Disgraced Mountie guilty of obstructing justice
Published Friday, March 23, 2012 5:02PM PDT
Cpl. Benjamin "Monty" Robinson has been found guilty of obstructing justice for thwarting the Delta police officers who tried to determine whether he was drunk when he struck and killed Orion Hutchinson with his Jeep four years ago.
Justice Janice Dillon delivered her verdict Friday in New Westminster Supreme Court, dismissing the disgraced Mountie's defence as "not credible." An overflowing crowd of spectators, including Hutchinson's family, had forced the proceedings to relocate from a smaller courtroom. Crying could be overheard as Robinson's conviction was handed down.
The officer testified that he drank five beers at a Halloween party while off-duty and was driving home with his children when he crashed into 21-year-old Hutchinson's motorcycle in Tsawwassen on Oct. 25, 2008.
He left his driver's licence at the scene, took his kids home and downed two glasses of vodka before returning.
Dillon found that Robinson drank the alcohol to deliberately muddy any investigation into whether he had been driving impaired, then lied to responding officers about how much he'd consumed at the party.
"He knew these statements misled police and put the investigation off-track," Dillon said.
Robinson claimed he wasn't thinking and took the shots to "suppress the pain." The defence also argued the veteran corporal was an alcoholic at the time of the crash, and suffered from post-traumatic stress disorder due to the media scrutiny over his role in the 2007 Taser death of Robert Dziekanski at the Vancouver International Airport.
Hutchinson's mother told reporters outside the court she was pleased by the verdict, but it won't ease her family's pain.
"Nothing can change the grief and the loss that we feel," Judith Hutchinson said. "I have to be so clear about that. This doesn't bring my son back. But there is definitely a sense of satisfaction."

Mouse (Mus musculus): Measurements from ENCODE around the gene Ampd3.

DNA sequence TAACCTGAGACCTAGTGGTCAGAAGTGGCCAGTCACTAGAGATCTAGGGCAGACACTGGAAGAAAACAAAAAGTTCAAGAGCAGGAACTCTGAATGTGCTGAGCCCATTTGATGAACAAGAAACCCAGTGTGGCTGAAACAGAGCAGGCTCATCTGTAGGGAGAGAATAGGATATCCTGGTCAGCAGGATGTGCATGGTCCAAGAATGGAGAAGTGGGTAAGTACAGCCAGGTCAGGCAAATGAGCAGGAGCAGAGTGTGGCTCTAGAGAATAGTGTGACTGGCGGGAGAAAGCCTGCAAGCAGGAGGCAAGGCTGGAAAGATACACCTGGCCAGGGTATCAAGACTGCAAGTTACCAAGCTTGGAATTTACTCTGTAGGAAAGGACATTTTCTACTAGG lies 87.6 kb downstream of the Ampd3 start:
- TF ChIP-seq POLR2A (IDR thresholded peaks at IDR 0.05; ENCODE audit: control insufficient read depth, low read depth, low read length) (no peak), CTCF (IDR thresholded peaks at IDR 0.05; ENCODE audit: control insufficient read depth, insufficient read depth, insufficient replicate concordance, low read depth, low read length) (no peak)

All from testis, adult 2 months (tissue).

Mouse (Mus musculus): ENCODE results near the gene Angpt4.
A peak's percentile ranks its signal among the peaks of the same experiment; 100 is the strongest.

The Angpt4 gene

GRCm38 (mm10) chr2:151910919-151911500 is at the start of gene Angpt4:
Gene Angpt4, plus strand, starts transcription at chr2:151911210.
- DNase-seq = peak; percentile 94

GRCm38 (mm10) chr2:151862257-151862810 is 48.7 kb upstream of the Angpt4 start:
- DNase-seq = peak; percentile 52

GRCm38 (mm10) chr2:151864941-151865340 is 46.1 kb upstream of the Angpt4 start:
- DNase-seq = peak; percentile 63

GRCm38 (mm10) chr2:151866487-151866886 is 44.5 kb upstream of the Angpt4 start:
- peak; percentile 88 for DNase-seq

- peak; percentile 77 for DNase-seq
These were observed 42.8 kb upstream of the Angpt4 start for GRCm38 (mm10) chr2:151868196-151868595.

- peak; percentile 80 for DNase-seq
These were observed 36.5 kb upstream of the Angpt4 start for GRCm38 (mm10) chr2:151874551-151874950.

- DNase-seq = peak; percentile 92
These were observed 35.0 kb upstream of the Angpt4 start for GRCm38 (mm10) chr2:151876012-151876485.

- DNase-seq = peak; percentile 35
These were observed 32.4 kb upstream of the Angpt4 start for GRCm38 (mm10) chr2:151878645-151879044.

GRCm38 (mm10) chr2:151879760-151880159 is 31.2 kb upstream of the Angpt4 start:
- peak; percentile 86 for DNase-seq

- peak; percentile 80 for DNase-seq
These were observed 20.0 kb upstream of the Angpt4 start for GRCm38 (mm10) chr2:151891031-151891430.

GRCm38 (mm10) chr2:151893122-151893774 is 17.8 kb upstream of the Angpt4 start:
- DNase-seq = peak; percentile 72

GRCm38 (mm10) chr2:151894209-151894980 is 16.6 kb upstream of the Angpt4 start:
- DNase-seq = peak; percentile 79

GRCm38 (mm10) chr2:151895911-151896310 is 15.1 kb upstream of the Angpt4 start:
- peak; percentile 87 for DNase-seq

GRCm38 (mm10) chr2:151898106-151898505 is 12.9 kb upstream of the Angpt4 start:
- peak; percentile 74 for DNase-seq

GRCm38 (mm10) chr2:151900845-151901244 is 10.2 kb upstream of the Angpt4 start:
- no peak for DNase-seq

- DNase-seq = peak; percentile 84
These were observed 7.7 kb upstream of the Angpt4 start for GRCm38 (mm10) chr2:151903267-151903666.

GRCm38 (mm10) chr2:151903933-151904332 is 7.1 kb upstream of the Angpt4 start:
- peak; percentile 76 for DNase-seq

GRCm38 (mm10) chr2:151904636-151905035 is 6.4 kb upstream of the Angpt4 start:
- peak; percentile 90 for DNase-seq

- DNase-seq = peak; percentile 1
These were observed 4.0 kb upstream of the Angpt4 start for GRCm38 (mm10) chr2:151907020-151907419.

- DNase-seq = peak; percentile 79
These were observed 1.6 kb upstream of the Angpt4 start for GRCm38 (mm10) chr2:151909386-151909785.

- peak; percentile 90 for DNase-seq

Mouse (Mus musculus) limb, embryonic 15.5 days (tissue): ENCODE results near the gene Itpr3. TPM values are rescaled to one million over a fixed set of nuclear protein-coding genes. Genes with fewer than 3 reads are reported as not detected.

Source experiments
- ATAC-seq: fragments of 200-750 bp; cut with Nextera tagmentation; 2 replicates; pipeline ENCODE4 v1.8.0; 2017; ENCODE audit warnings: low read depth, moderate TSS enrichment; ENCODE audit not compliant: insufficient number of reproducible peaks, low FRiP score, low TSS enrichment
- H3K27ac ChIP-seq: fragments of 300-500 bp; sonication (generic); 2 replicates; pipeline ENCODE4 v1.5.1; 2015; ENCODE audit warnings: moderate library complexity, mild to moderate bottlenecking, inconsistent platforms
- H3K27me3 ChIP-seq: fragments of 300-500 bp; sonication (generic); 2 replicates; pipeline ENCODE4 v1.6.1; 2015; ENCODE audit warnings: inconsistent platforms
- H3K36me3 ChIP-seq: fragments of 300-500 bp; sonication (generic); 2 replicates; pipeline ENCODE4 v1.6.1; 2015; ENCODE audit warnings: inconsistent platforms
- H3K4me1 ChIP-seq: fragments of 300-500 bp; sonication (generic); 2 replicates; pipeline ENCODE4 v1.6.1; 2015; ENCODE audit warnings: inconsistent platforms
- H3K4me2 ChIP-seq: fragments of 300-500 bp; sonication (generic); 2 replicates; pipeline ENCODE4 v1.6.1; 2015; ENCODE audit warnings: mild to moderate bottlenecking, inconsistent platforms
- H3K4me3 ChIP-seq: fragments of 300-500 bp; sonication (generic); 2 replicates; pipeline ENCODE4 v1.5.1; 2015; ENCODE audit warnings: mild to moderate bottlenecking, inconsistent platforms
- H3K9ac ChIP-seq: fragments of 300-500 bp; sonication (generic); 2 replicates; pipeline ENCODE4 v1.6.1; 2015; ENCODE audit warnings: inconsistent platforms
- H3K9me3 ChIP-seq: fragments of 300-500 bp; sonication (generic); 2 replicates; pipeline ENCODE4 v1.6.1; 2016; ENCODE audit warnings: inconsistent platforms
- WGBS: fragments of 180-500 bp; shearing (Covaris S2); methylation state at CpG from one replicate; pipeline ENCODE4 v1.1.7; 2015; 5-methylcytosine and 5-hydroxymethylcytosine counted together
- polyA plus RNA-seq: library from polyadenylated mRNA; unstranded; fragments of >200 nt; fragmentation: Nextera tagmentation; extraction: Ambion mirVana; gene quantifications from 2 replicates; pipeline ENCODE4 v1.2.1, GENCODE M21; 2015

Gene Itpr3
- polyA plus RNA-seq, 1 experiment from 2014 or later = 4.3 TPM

Robinson is due to appear in court next month to nail down a date for a sentencing hearing. Prosecutor Kris Pechet told reporters it was too soon to say what kind of penalty the Crown will seek.
"There's a potential for a jail sentence here," Pechet said. "I can't predict the future, and I'm not going to."
Obstruction of justice convictions can carry a jail term of up to 10 years.
Assistant RCMP Commissioner Norm Lipinski held a press conference Friday, condemning Robinson's behaviour and expressing condolences to Hutchinson's family.
"On behalf of the RCMP I wish to express our sympathy and sorrow for what they've had to go through, and what they continue to go through," Lipinski said in a statement.
Robinson remains the subject of a code of conduct investigation and faces allegations of disgraceful conduct for driving while impaired, failing to remain at the scene and failing to render assistance to the victim.
The corporal testified that he left Hutchinson at the scene because "someone was already there" attending to him.
Robinson's gun and badge were seized after the crash, and he has been on paid suspension ever since, but Lipinski says his commanding officer is seeking his dismissal.
Robinson is currently awaiting trial on a perjury charge related to Dziekansi's death, and is scheduled to make his next appearance in court in that case in April 2013.
With a report from CTV British Columbia's Maria Weisgarber